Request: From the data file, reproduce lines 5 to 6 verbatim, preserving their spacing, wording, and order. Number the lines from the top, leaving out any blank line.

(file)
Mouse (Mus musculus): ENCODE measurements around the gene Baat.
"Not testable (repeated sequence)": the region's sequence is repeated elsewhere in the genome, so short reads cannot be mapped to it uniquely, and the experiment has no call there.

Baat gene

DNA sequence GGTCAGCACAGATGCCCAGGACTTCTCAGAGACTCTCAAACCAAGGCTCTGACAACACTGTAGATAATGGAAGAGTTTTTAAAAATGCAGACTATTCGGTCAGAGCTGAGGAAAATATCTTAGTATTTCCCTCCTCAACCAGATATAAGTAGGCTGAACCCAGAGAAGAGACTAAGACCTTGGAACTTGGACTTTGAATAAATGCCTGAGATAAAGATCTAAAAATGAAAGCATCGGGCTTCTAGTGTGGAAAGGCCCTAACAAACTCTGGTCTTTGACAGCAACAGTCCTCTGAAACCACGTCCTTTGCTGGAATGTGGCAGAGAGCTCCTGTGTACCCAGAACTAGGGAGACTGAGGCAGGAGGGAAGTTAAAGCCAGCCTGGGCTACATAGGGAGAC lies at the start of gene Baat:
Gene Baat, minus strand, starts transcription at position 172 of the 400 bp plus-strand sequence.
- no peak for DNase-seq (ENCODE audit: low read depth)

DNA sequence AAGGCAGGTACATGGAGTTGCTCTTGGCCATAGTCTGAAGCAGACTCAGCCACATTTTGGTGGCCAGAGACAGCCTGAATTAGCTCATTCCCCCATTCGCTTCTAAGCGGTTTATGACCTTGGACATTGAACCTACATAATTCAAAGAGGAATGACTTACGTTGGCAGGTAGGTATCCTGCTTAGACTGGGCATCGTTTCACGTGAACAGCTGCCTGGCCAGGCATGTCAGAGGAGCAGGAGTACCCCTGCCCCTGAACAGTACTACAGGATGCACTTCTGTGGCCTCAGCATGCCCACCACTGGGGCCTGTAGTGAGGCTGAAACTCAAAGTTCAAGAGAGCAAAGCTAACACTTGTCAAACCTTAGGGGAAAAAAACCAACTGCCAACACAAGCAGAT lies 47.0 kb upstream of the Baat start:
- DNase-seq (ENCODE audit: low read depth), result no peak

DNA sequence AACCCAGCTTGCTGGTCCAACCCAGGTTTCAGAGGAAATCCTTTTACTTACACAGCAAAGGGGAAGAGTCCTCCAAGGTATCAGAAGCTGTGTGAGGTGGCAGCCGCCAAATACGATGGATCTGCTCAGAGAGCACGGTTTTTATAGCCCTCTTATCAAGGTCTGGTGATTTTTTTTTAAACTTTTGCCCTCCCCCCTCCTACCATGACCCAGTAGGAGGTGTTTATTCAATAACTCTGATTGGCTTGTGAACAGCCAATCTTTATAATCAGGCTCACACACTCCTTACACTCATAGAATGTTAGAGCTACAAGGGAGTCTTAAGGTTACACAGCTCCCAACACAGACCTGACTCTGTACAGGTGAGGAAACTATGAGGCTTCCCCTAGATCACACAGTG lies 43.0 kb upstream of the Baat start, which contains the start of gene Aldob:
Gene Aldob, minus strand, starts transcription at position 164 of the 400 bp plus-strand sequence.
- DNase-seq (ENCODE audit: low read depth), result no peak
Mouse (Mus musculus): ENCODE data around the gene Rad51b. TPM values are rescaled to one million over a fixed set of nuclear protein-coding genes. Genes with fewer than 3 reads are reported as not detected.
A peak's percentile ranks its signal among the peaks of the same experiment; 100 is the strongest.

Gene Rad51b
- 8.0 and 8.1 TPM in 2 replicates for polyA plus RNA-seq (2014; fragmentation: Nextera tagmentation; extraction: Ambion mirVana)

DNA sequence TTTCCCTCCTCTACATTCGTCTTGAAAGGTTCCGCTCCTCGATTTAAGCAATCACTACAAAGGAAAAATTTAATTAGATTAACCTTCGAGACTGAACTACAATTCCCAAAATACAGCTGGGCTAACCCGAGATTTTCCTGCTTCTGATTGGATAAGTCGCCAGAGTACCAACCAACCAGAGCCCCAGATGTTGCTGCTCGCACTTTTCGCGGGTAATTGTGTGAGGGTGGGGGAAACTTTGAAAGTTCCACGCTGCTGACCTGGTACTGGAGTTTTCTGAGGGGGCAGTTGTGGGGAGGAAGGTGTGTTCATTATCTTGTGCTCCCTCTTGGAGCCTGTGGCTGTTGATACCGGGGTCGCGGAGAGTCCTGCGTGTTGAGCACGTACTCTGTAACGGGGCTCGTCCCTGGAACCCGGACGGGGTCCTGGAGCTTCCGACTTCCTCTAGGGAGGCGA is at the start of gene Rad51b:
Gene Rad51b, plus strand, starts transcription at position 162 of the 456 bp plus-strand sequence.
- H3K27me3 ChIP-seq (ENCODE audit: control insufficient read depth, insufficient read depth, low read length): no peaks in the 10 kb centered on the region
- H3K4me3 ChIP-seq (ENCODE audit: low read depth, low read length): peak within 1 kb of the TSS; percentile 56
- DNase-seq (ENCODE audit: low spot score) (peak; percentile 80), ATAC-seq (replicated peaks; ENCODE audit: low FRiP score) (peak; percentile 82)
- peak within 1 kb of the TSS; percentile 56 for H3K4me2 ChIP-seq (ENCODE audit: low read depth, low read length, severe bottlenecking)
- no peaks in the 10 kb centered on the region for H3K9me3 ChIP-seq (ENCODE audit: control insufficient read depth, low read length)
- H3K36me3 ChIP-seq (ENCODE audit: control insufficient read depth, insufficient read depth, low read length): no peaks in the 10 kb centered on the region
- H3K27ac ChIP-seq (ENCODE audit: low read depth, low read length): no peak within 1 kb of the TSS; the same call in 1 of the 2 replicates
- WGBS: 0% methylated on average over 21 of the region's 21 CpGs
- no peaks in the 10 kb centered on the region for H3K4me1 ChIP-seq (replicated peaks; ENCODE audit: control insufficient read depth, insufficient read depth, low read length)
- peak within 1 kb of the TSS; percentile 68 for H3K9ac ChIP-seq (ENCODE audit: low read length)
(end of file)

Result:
Gene Baat, minus strand, starts transcription at position 172 of the 400 bp plus-strand sequence.
- no peak for DNase-seq (ENCODE audit: low read depth)